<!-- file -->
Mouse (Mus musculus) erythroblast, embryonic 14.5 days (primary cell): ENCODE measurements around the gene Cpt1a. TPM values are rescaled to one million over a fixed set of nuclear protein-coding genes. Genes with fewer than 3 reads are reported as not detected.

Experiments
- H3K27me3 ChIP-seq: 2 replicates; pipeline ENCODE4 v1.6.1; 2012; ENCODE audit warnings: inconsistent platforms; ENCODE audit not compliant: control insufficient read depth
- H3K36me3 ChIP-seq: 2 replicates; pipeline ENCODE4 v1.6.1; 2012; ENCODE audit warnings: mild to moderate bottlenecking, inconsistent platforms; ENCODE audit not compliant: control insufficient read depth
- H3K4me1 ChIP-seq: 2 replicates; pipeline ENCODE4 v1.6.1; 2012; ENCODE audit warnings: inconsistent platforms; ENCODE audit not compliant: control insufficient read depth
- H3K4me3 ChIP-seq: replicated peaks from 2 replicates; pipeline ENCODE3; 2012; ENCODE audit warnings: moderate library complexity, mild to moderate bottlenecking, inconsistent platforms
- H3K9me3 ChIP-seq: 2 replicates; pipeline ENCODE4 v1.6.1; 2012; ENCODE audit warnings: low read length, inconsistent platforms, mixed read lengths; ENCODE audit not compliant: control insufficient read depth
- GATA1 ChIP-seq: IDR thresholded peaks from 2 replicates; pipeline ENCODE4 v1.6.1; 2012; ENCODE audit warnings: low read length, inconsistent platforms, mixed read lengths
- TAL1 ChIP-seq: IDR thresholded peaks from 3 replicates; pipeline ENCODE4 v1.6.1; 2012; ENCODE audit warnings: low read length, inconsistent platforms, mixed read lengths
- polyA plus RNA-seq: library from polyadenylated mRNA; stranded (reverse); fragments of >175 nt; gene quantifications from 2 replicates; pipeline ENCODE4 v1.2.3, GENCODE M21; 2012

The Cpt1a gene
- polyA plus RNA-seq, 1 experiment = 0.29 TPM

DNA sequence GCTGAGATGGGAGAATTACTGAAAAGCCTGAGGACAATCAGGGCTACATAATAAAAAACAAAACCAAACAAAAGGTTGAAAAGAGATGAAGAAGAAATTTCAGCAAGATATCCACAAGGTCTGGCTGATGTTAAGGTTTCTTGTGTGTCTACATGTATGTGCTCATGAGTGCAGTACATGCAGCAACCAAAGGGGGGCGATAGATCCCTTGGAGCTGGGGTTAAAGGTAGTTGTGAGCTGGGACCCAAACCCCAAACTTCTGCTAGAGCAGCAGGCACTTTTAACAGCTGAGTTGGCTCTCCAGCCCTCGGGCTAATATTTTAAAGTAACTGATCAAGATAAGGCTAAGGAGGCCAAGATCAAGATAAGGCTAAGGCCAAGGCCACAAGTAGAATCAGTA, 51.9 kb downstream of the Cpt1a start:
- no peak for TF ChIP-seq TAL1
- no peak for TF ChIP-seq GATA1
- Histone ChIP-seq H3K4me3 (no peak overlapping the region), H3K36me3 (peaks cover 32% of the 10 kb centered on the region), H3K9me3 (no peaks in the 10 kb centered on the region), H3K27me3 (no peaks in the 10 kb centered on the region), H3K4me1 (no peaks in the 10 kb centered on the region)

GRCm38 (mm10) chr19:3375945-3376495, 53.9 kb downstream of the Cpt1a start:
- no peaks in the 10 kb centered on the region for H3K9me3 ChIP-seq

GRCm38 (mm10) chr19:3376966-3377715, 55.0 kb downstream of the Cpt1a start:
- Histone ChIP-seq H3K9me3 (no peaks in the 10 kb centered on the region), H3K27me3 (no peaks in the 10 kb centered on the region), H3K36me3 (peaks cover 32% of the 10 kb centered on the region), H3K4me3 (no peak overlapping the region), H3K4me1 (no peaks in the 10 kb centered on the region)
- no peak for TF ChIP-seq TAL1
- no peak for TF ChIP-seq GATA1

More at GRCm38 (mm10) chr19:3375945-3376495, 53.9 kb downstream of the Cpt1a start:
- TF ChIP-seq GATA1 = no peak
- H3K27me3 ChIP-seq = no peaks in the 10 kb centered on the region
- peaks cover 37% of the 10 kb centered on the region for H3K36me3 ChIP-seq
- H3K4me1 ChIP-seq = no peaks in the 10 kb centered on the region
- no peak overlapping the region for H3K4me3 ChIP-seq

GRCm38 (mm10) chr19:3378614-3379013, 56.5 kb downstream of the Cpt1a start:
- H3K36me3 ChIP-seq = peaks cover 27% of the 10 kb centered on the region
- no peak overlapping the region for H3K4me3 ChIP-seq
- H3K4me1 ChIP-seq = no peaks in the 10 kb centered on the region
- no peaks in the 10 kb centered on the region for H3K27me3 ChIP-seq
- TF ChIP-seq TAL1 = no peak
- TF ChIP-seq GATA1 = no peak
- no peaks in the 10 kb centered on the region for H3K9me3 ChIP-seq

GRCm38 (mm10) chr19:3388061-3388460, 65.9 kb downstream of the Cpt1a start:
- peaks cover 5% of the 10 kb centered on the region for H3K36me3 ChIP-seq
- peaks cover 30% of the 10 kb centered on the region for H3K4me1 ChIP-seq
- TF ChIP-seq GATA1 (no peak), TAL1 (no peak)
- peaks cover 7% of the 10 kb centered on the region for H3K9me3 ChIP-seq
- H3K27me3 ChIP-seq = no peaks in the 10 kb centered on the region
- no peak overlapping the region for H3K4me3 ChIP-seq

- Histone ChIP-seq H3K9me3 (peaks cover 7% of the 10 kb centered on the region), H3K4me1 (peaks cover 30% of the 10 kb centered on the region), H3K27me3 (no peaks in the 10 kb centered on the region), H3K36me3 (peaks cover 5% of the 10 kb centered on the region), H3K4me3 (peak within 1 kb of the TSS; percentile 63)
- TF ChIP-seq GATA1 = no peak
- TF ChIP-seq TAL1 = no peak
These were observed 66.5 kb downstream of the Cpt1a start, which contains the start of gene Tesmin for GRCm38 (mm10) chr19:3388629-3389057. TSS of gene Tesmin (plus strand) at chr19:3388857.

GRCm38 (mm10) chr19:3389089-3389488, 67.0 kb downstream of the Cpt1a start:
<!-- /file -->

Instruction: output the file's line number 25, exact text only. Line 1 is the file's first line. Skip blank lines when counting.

- H3K27me3 ChIP-seq = no peaks in the 10 kb centered on the region